Bob's Junkmail (important stuff.)

Bob’s Junkmail 192

Your pleasant respite from Bob’s Junkmail is over!I have been on a boat ride for most of the past three months. We took The Minnow from Key West, through the Panama Canal, up to Los Angeles, and on to Hawaii.


For most of the trip there were two people on the boat, but occasionally four. We were in races from St. Petersburg to Mexico, and from Los Angeles to Hawaii. You can read all about it here:


We were thrown out of the Mexico race because we motored the last 150 miles towing one of the other boats, but we got second place in the Multihull division of the Transpac race. Out of two. Here are some Transpac Photos:


I’ve been out of touch for a while, so I read through some of the most popular stories on digg.com. Microsoft’s Surface, its new computer, was slightly less popular than “Paris Hilton Loses Inheritance.” Maybe I didn’t miss much.

Extra Vigilance

The Transportation Safety Administration has asked general aviation pilots to “exercise extra vigilance.” I suppose this was intended to encourage pilots to catch terrorists, politicians, and other scoundrels, but it would make more sense for general aviation pilots to exercise extra vigilance in avoiding bad weather and maintaining a 1:1 takeoff-to-landing ratio. After all, isn’t that what transportation safety is really about?

Up To As Many As

The Business Software Alliance has promised to pay up to $1 million to anyone who turns in their employer for using unlicensed software. “Up to” is the catch. Techdirt will pay up to $1 million to anyone can offer proof of the BSA awarding anyone $1 million.


I like it!  I’ll pay up to $1 million to the next person who washes my car. The actual amount is at my sole discretion, just like BSA’s terms and conditions.


As a software vendor, I don’t think people should go to jail for copying software. I consider it free advertising. If my software is any good, maybe I can sell them an upgrade. In fact, here you go. Have a free download of Photo Mud. Then buy an upgrade someday so I can pay someone to wash my car.


Way Faster?

From an AP news article:

“Mancuso is testing new equipment this week and even on unfamiliar skis she was way faster than the rest of the field with a time of 1:11.80.”

Newt Gingrich is against bilingual education. I’d settle for any lingual education for AP.



Recording a 20-second video in a movie theater can cost you a year in jail. It’s the law. That seems a little stiff to me.


On the other hand, the MPAA considers itself above pretexting (fraud) laws.



Back in the “good old days,” viruses and trojans were primarily recreational. Someone would write a virus to see how much it would propagate, occasionally deleting data for fun.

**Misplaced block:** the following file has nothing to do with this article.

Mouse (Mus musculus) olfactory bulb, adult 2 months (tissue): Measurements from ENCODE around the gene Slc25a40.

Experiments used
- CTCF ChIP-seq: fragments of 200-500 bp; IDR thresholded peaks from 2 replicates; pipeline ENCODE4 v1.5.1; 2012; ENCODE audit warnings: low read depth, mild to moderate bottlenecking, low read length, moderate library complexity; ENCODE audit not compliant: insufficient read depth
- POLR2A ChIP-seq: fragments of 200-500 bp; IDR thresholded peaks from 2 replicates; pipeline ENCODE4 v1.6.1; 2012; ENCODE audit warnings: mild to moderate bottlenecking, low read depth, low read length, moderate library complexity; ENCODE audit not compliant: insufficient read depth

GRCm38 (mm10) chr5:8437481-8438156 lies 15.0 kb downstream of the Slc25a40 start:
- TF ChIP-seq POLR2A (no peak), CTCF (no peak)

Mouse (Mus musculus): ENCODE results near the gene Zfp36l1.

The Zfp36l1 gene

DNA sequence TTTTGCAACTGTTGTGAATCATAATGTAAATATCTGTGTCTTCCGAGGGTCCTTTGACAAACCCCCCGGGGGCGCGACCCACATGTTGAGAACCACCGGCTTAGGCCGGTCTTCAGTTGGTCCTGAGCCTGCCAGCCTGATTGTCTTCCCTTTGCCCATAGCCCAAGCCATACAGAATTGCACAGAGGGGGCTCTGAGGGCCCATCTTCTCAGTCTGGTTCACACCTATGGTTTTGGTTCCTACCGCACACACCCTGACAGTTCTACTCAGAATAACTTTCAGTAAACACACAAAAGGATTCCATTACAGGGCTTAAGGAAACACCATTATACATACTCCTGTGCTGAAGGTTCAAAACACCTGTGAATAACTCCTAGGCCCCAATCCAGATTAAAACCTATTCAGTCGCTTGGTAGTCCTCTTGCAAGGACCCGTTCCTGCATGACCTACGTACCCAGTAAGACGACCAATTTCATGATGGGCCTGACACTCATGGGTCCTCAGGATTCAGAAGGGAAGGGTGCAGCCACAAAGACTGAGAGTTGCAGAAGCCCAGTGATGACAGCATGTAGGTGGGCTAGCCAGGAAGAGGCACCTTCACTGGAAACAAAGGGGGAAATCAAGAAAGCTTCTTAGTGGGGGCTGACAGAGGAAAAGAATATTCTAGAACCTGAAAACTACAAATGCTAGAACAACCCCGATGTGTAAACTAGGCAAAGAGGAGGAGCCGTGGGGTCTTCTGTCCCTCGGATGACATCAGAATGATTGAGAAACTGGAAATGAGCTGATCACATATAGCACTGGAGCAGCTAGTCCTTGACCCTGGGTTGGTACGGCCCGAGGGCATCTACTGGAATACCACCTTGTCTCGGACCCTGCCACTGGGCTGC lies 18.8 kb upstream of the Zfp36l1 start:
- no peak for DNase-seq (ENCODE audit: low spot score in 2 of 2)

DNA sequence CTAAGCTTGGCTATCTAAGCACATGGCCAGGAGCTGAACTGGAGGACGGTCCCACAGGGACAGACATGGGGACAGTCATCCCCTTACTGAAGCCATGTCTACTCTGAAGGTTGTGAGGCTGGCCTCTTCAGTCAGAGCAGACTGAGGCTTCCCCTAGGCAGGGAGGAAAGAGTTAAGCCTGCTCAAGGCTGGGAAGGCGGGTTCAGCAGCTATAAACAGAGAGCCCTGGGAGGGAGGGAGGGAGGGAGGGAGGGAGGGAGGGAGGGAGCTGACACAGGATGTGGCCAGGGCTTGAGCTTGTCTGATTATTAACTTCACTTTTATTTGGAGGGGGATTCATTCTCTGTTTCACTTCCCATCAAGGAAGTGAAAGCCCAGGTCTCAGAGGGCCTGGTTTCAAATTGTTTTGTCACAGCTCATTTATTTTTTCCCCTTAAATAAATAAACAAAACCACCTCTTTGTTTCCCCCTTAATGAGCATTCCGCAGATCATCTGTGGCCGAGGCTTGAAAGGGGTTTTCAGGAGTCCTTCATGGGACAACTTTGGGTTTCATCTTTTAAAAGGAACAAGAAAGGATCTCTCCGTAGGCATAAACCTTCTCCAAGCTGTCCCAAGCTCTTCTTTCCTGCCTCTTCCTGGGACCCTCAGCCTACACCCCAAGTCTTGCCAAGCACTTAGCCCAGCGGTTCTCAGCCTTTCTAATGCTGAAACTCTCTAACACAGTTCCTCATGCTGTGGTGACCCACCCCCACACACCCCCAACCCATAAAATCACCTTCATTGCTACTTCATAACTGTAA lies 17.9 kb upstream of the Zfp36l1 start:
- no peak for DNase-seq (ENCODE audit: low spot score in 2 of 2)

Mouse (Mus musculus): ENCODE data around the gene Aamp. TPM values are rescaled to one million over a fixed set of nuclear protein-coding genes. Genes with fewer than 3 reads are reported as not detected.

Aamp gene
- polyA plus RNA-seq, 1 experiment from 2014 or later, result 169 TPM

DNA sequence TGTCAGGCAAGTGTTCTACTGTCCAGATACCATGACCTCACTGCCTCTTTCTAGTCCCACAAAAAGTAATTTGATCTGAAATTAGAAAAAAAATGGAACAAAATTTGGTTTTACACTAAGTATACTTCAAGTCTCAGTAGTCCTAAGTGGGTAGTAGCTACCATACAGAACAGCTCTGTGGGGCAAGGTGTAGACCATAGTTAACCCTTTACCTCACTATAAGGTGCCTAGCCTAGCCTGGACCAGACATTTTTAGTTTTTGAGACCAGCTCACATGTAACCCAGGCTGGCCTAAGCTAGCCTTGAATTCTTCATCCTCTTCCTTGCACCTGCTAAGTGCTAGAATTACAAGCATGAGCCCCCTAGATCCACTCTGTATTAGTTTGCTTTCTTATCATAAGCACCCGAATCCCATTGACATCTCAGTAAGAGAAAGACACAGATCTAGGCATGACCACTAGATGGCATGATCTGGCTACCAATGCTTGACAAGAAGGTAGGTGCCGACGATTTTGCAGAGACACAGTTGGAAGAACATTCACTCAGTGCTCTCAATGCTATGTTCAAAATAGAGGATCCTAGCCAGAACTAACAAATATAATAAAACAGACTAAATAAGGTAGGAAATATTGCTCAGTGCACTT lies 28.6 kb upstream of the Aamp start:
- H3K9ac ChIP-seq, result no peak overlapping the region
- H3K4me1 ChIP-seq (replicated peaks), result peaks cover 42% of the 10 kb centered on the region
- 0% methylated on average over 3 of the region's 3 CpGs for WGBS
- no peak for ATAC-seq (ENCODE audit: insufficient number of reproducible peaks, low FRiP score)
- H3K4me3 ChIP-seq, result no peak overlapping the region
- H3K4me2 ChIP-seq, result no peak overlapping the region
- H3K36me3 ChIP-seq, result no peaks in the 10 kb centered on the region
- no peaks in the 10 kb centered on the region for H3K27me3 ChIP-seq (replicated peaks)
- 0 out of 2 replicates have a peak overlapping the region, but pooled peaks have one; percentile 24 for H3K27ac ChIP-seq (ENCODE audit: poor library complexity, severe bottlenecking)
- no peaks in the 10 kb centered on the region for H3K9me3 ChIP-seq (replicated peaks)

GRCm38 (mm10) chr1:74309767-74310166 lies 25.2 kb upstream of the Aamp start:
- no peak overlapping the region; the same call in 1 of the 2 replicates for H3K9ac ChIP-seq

Now, there’s money involved. You can take temporary control of a PC and use it to send spam, for example. If you have a collection of these zombies, you can sell spammers access to them.

You can also use trojans collect credit card info and passwords, and then sell the information to financial miscreants.

Here is a good article about how a recent trojan works, with technical details. They are getting pretty advanced. This one manages to hide its registry entries from regedit, and collects data in spite of SSL/TLS encryption.


Who writes these things? People like Joanna Rutkowska, I guess.


In other not-so-legit computer news, some spammers have figured out how to get around the Hotmail and Yahoo barriers, and have created thousands of bogus email accounts. I think that’s kind of funny. I imagine it won’t take long for Yahoo and Hotmail to backtrack and disable the spammer accounts.


The Vassa

The Vassa was a warship built in 1628 in Sweden under King Gustaf Adolf the Great.

They ran a stability test and had 30 sailors run back and forth on the deck. The Vassa almost capsized. When they loaded 64 24lb guns onto the boat and sailed with the gun ports open, the ship did capsize and sink, just minutes into its maiden voyage.

It was raised from the Baltic in the 1950’s, and is now on display in Stockholm. It is amazingly intact, because the deep, cold water kept the worms, bacteria, and other wood rotters from rotting the wood. The ship is surprisingly ornate for a warship.


The Definition of “Unlimited”

Verizon advertised unlimited EVDO wireless data service. Then they defined “unlimited”. It seems odd to me that “unlimited” should have so many limits.

 Examples of prohibited uses include, without limitation, the following: (i) continuous uploading, downloading or streaming of audio or video programming or games; (ii) server devices or host computer applications, including, but not limited to, Web camera posts or broadcasts, automatic data feeds, automated machine to machine connections or peer to peer (P2P) file sharing; or (iii) as a substitute or backup for private lines or dedicated data connections. …